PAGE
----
The Mind of Al Gore 6

Wilber uses the term “postmodernism” to refer to the rejection of the claim that science is value-free and objective. He thinks the basic impulse of postmodernism is right, but that postmodernists have gone too far, and have produced a flatland of their own. Mod¬ernists reduced the universe to external facts, he explains; postmod¬ernists reduce it to representations, to “chains of signifiers.” They, too, deny the universe depth and meaning. The good news, how¬ever, is that cutting-edge science does reveal the presence of spirit in the universe, and this is evidently what has stirred the vice presi¬dent. When Gore says that we are entering the “post-postmodernist era,” he means that we can now set about reintegrating science and religion, and so put meaning back into our lives.
This brings us to the goo-goo. Goo-goo is shorthand for “good government,” and Gore’s chief assignment in the first Clinton ad¬ministration was the task of “reinventing government,” a mission launched under the acronym REGO. Gore reportedly had asked to take charge of welfare reform, a politically more promising agenda, but the Clintons wanted that for themselves (it eventually went, by default, to Newt Gingrich), and Gore ended up with the less galva¬nizing project of making government more efficient. He set about it with due deliberation, however, and in many ways REGO has come to represent the essence of his philosophy of government.
Prosaic as it sounds, reinventing government is the crucial ele¬ment in the Clinton-Gore plan to restore the Democratic Party. Americans are cynical about government programs, they believe, because government agencies have become monsters of bureau¬cratic rigidity and inefficiency, socialist dinosaurs in an entrepre-neurial society. To the extent that the Democratic Party stands for the virtue of public works, Clinton and Gore had to show that pub¬lic works work. They had to make government, as a branch of the service economy, deliver. This was to be their answer to Republican antigovernment rhetoric, and their ticket to long-term electoral suc¬cess. (This is why one hears so much about the Family and Medical Leave Act, which Gore was closely involved with, even though the law is now more than five years old, and even though it is a “govern¬ment program” only in a metaphysical sense, since it involves no state expenditures: it is an easily understood and popular example of friendly government.)
In enacting REGO, Gore followed the policy bible of the move¬ment, David Osborne and Ted Gaebler’s Reinventing Government: How the Entrepreneurial Spirit Is Transforming the Public Sector (1992), which has enjoyed a large influence among New Democrats, but his own thinking on the subject is, as one might expect, more philosophically expansive. It springs from the unlikely marriage of business management theory and the Federalist Papers. In Gore’s REGO, James Madison meets Peter Drucker.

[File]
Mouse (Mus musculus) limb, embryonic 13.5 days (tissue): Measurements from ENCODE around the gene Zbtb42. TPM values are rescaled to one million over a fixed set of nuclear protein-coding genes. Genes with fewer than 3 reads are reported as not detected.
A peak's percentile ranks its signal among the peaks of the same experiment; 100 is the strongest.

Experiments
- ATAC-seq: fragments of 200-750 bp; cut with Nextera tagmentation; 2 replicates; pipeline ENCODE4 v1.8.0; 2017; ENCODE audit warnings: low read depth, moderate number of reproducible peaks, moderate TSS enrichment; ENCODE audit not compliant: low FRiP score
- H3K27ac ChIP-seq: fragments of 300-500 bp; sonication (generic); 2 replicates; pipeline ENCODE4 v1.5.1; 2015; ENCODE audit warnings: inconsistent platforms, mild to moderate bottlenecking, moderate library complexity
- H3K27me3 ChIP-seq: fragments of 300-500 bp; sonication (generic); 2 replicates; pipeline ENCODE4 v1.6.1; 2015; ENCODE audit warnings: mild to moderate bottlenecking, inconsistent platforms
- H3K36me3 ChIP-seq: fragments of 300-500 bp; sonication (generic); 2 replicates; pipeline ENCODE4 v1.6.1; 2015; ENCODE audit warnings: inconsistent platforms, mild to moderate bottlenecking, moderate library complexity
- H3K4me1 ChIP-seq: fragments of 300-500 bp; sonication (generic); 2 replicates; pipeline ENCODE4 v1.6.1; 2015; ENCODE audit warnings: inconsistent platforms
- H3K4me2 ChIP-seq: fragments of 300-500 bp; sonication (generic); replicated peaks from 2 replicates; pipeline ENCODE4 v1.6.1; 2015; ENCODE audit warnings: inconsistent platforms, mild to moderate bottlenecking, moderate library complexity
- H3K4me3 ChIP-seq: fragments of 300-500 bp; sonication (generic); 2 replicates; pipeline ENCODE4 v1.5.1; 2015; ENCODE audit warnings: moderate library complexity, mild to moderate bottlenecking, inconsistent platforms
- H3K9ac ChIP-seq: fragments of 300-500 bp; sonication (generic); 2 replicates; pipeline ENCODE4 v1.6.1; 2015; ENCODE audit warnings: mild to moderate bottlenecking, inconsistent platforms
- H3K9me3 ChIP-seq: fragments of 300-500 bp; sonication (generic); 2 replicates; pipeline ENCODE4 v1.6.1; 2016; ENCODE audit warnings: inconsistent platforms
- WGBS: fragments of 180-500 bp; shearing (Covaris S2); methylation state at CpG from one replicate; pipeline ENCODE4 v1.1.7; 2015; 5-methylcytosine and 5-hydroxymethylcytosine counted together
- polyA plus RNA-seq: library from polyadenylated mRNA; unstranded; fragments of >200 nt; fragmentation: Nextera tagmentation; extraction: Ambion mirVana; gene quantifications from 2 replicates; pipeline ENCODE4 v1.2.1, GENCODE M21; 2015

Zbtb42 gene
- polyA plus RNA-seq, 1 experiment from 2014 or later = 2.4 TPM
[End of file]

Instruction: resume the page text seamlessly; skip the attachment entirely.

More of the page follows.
The advertised purpose of REGO is to cut waste and to down¬size the workforce, and to some extent these goals are being met. The Department of Agriculture’s wool-and-mohair subsidy, for ex¬ample, has now been eliminated! (“The subsidy is no longer needed, since wool is no longer a strategic commodity,” the official report solemnly notes.) And the federal workforce has been reduced by 351,000 employees, making it the smallest since the Kennedy ad¬ministration. But Gore’s ambition is more far-reaching. It is to re¬design the government workplace. It’s all a matter of, as he likes to put it, the “information flow.”
Gore’s thinking about information derives from Toffler’s work. (He was an early enthusiast of the author of Future Shock.) But his blueprint for the new workplace is the United States Constitution. The Constitution was designed, he explained to me, to maximize in¬dividual contributions to the business of self-government while minimizing the tendencies toward a war of all against all based on selfish interests. Representative democracy achieves this goal (this is Madison’s argument in Federalist No. 10) by establishing mediat¬ing institutions, like the Congress, which allow representatives to resolve political disputes with an eye to the good of the whole while remaining responsive to local interests. “You could see our Consti¬tution as a kind of software,” he suggested (Gore, not Madison). It channels “the flow of insights from individual American citizens to¬ward a system for collecting the ones that have the most inherent value, according to a democratic vote, and then basing the decisions of the country on what results.”
Business management theory, Gore said, has finally caught up to this eighteenth-century insight (and here the slowness dial received an extra twist): “Just as our Founders labored to write a constitution that would take advantage of that insight by embedding it in an architecture that would make the most productive use of those things,” cutting-edge managers “now try to set up systems that con¬vince their employees that their insights are highly valued, en¬courage them to pay attention to what they’re doing, holistically, encourage them to see the connections between what they’re doing and the overall goals of the organization, and then they set up sys-tems for collecting those insights, editing them, discarding the ones that don’t make any sense, and implementing the ones that are good.” In REGO, this theory produced the “reinvention lab,” in which government employees are free to come up with ways to streamline their agency’s delivery of services.

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